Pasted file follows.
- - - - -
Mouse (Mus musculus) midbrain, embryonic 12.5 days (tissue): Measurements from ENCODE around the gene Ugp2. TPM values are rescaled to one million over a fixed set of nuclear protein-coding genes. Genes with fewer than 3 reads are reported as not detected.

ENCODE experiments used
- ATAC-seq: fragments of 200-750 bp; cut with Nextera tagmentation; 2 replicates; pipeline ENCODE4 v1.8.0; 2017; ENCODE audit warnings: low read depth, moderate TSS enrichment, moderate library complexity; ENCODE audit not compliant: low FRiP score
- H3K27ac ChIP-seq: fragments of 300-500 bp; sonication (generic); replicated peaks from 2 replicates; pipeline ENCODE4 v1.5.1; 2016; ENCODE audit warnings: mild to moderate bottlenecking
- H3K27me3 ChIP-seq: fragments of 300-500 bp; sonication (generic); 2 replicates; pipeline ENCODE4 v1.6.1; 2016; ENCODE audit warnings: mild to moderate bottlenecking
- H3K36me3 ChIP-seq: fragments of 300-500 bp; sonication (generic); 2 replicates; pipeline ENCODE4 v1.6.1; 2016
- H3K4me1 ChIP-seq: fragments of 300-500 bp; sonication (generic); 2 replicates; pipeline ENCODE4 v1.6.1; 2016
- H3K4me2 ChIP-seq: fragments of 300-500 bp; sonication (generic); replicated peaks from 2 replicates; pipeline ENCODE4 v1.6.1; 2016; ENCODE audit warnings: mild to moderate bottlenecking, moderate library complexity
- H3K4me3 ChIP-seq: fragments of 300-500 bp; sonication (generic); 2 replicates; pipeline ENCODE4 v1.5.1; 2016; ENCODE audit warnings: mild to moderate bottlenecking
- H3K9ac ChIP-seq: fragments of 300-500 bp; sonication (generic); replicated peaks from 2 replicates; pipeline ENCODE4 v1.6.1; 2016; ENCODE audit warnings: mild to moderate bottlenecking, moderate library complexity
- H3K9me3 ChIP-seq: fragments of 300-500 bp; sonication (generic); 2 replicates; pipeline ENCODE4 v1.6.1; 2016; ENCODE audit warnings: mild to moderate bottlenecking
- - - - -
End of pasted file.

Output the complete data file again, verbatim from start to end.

Mouse (Mus musculus) midbrain, embryonic 12.5 days (tissue): Measurements from ENCODE around the gene Ugp2. TPM values are rescaled to one million over a fixed set of nuclear protein-coding genes. Genes with fewer than 3 reads are reported as not detected.

ENCODE experiments used
- ATAC-seq: fragments of 200-750 bp; cut with Nextera tagmentation; 2 replicates; pipeline ENCODE4 v1.8.0; 2017; ENCODE audit warnings: low read depth, moderate TSS enrichment, moderate library complexity; ENCODE audit not compliant: low FRiP score
- H3K27ac ChIP-seq: fragments of 300-500 bp; sonication (generic); replicated peaks from 2 replicates; pipeline ENCODE4 v1.5.1; 2016; ENCODE audit warnings: mild to moderate bottlenecking
- H3K27me3 ChIP-seq: fragments of 300-500 bp; sonication (generic); 2 replicates; pipeline ENCODE4 v1.6.1; 2016; ENCODE audit warnings: mild to moderate bottlenecking
- H3K36me3 ChIP-seq: fragments of 300-500 bp; sonication (generic); 2 replicates; pipeline ENCODE4 v1.6.1; 2016
- H3K4me1 ChIP-seq: fragments of 300-500 bp; sonication (generic); 2 replicates; pipeline ENCODE4 v1.6.1; 2016
- H3K4me2 ChIP-seq: fragments of 300-500 bp; sonication (generic); replicated peaks from 2 replicates; pipeline ENCODE4 v1.6.1; 2016; ENCODE audit warnings: mild to moderate bottlenecking, moderate library complexity
- H3K4me3 ChIP-seq: fragments of 300-500 bp; sonication (generic); 2 replicates; pipeline ENCODE4 v1.5.1; 2016; ENCODE audit warnings: mild to moderate bottlenecking
- H3K9ac ChIP-seq: fragments of 300-500 bp; sonication (generic); replicated peaks from 2 replicates; pipeline ENCODE4 v1.6.1; 2016; ENCODE audit warnings: mild to moderate bottlenecking, moderate library complexity
- H3K9me3 ChIP-seq: fragments of 300-500 bp; sonication (generic); 2 replicates; pipeline ENCODE4 v1.6.1; 2016; ENCODE audit warnings: mild to moderate bottlenecking